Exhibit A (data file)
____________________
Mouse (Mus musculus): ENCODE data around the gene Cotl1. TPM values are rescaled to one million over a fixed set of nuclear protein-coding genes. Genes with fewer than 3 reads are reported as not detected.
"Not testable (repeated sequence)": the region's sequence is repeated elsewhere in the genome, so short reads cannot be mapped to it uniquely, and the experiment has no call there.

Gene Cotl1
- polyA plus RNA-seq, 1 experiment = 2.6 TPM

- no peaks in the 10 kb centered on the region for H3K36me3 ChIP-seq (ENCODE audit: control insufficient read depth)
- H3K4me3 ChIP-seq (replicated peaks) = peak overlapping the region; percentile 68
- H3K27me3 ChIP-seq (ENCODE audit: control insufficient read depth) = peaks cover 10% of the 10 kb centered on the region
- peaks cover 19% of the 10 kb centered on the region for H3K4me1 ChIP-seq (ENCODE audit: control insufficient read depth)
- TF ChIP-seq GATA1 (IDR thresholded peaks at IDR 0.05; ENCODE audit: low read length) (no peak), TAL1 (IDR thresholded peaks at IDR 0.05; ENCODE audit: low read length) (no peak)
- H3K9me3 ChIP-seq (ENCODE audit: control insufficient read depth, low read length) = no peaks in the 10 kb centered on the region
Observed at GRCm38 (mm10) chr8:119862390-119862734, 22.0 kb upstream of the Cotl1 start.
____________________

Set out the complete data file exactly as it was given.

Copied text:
Mouse (Mus musculus): ENCODE data around the gene Cotl1. TPM values are rescaled to one million over a fixed set of nuclear protein-coding genes. Genes with fewer than 3 reads are reported as not detected.
"Not testable (repeated sequence)": the region's sequence is repeated elsewhere in the genome, so short reads cannot be mapped to it uniquely, and the experiment has no call there.

Gene Cotl1
- polyA plus RNA-seq, 1 experiment = 2.6 TPM

- no peaks in the 10 kb centered on the region for H3K36me3 ChIP-seq (ENCODE audit: control insufficient read depth)
- H3K4me3 ChIP-seq (replicated peaks) = peak overlapping the region; percentile 68
- H3K27me3 ChIP-seq (ENCODE audit: control insufficient read depth) = peaks cover 10% of the 10 kb centered on the region
- peaks cover 19% of the 10 kb centered on the region for H3K4me1 ChIP-seq (ENCODE audit: control insufficient read depth)
- TF ChIP-seq GATA1 (IDR thresholded peaks at IDR 0.05; ENCODE audit: low read length) (no peak), TAL1 (IDR thresholded peaks at IDR 0.05; ENCODE audit: low read length) (no peak)
- H3K9me3 ChIP-seq (ENCODE audit: control insufficient read depth, low read length) = no peaks in the 10 kb centered on the region
Observed at GRCm38 (mm10) chr8:119862390-119862734, 22.0 kb upstream of the Cotl1 start.